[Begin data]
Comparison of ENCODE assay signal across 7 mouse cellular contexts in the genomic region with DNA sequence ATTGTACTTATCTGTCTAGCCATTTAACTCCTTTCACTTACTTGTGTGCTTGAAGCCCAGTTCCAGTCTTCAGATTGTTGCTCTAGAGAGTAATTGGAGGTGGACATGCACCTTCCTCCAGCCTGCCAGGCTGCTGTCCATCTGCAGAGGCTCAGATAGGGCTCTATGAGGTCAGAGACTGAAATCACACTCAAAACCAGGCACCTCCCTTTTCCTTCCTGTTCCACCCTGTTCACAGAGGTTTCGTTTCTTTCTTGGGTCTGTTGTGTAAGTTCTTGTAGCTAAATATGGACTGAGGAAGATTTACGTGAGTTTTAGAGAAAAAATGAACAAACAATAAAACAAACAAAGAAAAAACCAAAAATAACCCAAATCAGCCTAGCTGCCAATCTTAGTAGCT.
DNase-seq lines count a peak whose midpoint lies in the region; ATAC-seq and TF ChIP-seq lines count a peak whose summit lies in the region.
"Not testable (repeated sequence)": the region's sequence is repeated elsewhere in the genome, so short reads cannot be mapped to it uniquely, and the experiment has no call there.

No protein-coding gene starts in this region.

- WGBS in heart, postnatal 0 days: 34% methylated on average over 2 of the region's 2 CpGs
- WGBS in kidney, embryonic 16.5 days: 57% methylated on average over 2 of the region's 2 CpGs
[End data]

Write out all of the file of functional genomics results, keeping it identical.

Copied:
Comparison of ENCODE assay signal across 7 mouse cellular contexts in the genomic region with DNA sequence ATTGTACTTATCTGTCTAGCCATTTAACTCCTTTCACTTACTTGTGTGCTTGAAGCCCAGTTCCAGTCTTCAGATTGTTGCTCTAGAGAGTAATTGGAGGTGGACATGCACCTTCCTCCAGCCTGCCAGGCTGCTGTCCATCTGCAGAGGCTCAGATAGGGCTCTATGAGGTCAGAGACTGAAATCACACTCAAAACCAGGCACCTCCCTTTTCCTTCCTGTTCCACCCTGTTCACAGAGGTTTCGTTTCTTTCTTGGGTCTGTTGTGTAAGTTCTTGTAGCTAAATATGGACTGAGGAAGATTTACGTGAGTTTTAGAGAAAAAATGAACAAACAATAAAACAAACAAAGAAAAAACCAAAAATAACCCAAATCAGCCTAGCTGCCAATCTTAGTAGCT.
DNase-seq lines count a peak whose midpoint lies in the region; ATAC-seq and TF ChIP-seq lines count a peak whose summit lies in the region.
"Not testable (repeated sequence)": the region's sequence is repeated elsewhere in the genome, so short reads cannot be mapped to it uniquely, and the experiment has no call there.

No protein-coding gene starts in this region.

- WGBS in heart, postnatal 0 days: 34% methylated on average over 2 of the region's 2 CpGs
- WGBS in kidney, embryonic 16.5 days: 57% methylated on average over 2 of the region's 2 CpGs